Saturday, December 20, 2003

Second Violation Follows Trenching Fatality: What Does It Take?

I'm starting to think that Congress should pass a law: kill someone in an unprotected trench, the boss goes to jail. Automatic.

First this. A Rhode Island plumbing contractor, Greenwood Plumbing, Heating and Solar, Inc., also known as Mr. Rooter, was just cited for $140,000 by OSHA because employees were working in an unprotected 8-foot deep trench less than a year after the company received an $89,000 OSHA citation for killing an employee, Walter Gorski, in an unprotected 11 foot deep trench. Any trench over 5 feet deep must be protected by shoring or a trench box according to OSHA regulations.

"It's amazing," said Kim Corrente or Warwick, Gorski's sister. "You learn from your mistakes. There should not have been a second incident after someone's death."

Gorski's family, who learned after the tragedy that the company had not been following safety rules, is hoping for a criminal prosecution.
After he died, Gorski's widow, Kyleen, gave birth to his daughter, Emily, who is now 7 months old, Corrente said. Gorski's family, which includes three sisters and a brother, have been on a "roller coaster" of emotions while waiting to see whether there will be criminal charges brought against the owner of the company, Donald Lapierre, Corrente said.

Detective Lt. Luke Gallant, spokesman for the Woonsocket Police Department, said detectives recently presented their findings in a criminal investigation surrounding Gorski's death to the office of Attorney General Patrick Lynch. But Gallant said he is not optimistic that state prosecutors are going to recommend the case for presentation to a grand jury. Michael Healey, a spokesman for the attorney general, said prosecutors are "carefully reviewing" the case but haven't made a decision yet.
Doing everything correctly?

Meanwhile, in Florida A 20-year-old construction worker, James Randal Helton, was killed early last Wednesday morning when he was buried in a 16-foot deep trench that collapsed on top of him.

"A pile of dirt that had been placed outside the trench fell, burying Helton in the hole, authorities said."

OSHA reported that since October of last year, there have been seven trench deaths in north Georgia. During the previous 12 months, there were none. Breezley explained the economy played a role in the disparity.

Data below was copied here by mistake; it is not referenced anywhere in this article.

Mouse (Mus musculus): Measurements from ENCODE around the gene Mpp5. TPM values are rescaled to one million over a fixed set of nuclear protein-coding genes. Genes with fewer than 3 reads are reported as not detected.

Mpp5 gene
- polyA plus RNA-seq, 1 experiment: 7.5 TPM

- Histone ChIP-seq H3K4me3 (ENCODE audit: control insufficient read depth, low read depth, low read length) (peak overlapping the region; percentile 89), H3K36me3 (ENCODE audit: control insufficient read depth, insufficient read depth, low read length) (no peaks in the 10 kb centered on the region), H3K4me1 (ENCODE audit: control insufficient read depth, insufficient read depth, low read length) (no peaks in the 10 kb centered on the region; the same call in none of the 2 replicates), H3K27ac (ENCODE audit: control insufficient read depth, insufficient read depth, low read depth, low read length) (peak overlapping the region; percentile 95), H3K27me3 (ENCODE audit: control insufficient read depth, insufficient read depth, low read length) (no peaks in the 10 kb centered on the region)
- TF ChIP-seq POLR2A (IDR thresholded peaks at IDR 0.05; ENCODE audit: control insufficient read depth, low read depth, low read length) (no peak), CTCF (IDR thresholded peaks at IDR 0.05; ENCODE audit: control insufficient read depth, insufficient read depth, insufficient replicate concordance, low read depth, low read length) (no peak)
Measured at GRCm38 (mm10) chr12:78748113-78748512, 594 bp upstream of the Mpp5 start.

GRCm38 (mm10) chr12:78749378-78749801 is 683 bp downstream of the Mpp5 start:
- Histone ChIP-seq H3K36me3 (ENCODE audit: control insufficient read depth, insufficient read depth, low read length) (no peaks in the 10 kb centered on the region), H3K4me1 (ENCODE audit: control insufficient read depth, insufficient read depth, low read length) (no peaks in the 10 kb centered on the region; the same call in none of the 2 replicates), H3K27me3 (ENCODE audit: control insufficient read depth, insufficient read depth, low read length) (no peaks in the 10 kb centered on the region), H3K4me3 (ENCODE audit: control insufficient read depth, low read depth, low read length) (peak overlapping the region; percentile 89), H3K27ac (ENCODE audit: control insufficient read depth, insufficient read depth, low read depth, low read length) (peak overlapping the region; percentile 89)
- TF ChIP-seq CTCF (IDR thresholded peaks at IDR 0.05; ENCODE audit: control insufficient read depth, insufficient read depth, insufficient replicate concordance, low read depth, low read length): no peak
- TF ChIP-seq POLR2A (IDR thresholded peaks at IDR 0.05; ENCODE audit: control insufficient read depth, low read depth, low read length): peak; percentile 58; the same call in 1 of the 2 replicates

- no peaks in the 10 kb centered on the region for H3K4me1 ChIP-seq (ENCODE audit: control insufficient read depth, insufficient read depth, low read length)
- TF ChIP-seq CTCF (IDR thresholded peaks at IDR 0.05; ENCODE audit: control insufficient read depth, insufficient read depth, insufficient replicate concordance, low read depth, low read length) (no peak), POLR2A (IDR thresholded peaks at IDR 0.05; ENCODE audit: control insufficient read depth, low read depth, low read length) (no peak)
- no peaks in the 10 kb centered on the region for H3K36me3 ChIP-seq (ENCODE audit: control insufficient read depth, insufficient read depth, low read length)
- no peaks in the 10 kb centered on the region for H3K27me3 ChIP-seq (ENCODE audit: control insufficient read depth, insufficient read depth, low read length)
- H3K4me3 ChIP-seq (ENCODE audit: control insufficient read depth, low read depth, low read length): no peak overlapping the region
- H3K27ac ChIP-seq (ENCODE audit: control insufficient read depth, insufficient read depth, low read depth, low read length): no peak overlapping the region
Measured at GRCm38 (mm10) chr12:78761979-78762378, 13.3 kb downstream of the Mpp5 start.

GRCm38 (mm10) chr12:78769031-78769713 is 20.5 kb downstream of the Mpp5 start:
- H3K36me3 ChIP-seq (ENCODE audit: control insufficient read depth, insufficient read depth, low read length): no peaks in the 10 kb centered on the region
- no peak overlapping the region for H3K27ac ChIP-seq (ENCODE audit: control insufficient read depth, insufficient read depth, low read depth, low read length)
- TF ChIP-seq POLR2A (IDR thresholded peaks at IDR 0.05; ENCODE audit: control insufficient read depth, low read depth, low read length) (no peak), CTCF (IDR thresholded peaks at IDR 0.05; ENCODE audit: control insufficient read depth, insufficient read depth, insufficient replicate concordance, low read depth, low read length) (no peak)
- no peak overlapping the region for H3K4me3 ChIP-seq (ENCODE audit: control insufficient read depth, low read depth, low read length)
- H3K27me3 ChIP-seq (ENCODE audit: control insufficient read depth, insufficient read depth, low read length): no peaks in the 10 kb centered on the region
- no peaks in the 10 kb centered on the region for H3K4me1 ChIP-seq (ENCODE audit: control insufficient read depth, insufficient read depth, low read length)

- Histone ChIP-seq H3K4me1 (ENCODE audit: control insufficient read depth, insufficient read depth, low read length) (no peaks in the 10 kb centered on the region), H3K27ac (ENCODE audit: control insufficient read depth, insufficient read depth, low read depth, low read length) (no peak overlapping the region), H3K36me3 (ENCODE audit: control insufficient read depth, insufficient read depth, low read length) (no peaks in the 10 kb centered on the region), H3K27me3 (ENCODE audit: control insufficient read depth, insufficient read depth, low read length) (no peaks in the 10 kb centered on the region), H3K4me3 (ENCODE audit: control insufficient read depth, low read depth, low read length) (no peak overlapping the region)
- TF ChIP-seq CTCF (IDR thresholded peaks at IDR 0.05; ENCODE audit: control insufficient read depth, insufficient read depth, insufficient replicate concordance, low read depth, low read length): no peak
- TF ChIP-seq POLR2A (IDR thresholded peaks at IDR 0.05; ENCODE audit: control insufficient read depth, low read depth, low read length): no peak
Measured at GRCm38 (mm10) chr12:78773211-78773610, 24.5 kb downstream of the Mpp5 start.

“Because the economy’s looking good, then they build more and they dig more,” he said.

Employed by EKK Grading & Development, Helton was part of an eight-man crew installing a 10-inch sewer line.

"It was tragic accident and I hate it and everybody, all of us, are very upset," said the company's owner, Jared Bailey.

Bailey said his crews were doing everything correctly, as far as safety precautions were concerned.

I don't think so. This tragedy was similar to a trench collapse in Zanesville, OH last month where the office manager claimed that "nothing could have prevented it."

As in Zanesville, overlooked was OSHA standard 1926.651(j)(2) which states
Employees shall be protected from excavated or other materials or equipment that could pose a hazard by falling or rolling into excavations. Protection shall be provided by placing and keeping such materials or equipment at least 2 feet (.61 m) from the edge of excavations, or by the use of retaining devices that are sufficient to prevent materials or equipment from falling or rolling into excavations, or by a combination of both if necessary.
And as in Zanesville, it had been raining recently, destabilizing the pile of soil outside the trench.

Which is the reason for OSHA standard 1926.651(k)(1)
... An inspection shall be conducted by the competent person prior to the start of work and as needed throughout the shift. Inspections shall also be made after every rainstorm or other hazard increasing occurrence.
In the vast majority of long articles about workers' deaths, a company representative is quoted as saying "We were doing everything right." or "I can't imagine what went wrong. We had no idea." or "It was a freak accident."

And then there's the old "blame the worker" story:
A North Side (PA) man killed in a trench collapse should not have been there, a lawyer for his longtime employer said Tuesday.

William Lee Steadman, 37, was using a small backhoe to dig the trench Monday morning in McKees Rocks, when he climbed into the gully and a water-logged clay and soil wall gave way, burying him up to his shoulders.

Steadman was among about five workers digging inside the garage of the building on Chartiers Avenue, officials have said. None of them was supposed to be in the 7-foot-4-inch deep trench, said Templeton Smith, a lawyer for Steadman's employer, American Contracting Enterprises Inc., which owns the building.
Sometimes they may really believe that there was nothing they could have done. Sometimes they just want to believe it or want others in their community to believe it. But it's important for reporters to dig a little deeper to find out why these tragedies happen and what laws and regulations are being violated. Only when workers and the community understand that almost every workplace accident they read about in the paper could have been prevented will we have any chance of creating the political force that's needed to have strong standards, and meaningful enforcement of workers' legal right to a safe workplace.